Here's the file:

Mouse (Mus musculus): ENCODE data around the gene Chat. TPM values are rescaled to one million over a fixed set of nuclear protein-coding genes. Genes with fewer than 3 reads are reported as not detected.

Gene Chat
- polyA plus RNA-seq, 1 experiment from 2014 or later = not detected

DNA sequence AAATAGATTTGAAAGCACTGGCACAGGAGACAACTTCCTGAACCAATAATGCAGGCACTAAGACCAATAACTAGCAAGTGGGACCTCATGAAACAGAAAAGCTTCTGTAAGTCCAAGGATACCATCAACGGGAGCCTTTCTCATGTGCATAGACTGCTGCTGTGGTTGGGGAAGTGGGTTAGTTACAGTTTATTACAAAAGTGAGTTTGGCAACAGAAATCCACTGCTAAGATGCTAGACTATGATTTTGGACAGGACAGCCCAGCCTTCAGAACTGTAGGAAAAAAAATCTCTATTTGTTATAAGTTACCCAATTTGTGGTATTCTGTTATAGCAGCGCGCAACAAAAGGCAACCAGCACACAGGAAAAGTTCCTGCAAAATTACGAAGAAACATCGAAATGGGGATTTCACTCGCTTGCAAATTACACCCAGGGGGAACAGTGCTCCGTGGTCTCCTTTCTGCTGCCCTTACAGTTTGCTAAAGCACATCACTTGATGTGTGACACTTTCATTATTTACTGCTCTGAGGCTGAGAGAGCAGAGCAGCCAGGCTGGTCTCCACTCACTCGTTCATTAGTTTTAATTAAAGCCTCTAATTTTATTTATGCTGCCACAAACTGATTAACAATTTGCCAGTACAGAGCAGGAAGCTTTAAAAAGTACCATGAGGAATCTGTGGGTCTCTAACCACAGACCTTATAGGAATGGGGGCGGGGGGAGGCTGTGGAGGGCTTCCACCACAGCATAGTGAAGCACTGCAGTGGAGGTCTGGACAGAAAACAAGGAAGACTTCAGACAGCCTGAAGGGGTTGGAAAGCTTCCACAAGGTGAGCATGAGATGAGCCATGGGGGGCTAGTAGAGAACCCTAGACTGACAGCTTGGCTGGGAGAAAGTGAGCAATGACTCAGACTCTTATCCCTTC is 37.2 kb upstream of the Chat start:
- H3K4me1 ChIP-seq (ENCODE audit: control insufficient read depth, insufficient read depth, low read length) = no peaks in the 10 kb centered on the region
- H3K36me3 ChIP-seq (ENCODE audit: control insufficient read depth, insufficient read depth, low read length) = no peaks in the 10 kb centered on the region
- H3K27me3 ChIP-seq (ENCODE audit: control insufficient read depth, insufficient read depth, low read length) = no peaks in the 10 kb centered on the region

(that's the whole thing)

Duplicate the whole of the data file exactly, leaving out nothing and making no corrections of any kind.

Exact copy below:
Mouse (Mus musculus): ENCODE data around the gene Chat. TPM values are rescaled to one million over a fixed set of nuclear protein-coding genes. Genes with fewer than 3 reads are reported as not detected.

Gene Chat
- polyA plus RNA-seq, 1 experiment from 2014 or later = not detected

DNA sequence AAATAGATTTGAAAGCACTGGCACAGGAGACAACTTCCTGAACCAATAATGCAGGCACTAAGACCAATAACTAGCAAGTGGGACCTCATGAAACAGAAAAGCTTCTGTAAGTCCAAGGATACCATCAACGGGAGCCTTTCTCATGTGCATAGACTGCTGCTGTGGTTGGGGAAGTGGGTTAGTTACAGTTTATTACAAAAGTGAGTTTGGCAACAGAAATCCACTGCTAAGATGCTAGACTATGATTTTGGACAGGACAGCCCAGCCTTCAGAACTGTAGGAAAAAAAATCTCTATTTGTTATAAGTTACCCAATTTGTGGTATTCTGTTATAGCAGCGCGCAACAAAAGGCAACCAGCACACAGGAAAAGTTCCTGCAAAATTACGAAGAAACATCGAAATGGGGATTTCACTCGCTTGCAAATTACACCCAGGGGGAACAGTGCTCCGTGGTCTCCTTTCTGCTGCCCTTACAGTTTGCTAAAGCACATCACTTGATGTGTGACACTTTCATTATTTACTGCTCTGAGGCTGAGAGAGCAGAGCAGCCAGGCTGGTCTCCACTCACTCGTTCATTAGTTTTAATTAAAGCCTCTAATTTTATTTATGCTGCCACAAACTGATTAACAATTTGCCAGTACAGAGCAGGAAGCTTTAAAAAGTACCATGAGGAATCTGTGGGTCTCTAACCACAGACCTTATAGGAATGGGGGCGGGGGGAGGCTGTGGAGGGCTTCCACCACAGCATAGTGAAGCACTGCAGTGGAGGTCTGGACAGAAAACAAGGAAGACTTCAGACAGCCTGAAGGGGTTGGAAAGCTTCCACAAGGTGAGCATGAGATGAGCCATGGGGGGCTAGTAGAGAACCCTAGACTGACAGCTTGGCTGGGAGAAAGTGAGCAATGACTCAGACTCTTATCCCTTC is 37.2 kb upstream of the Chat start:
- H3K4me1 ChIP-seq (ENCODE audit: control insufficient read depth, insufficient read depth, low read length) = no peaks in the 10 kb centered on the region
- H3K36me3 ChIP-seq (ENCODE audit: control insufficient read depth, insufficient read depth, low read length) = no peaks in the 10 kb centered on the region
- H3K27me3 ChIP-seq (ENCODE audit: control insufficient read depth, insufficient read depth, low read length) = no peaks in the 10 kb centered on the region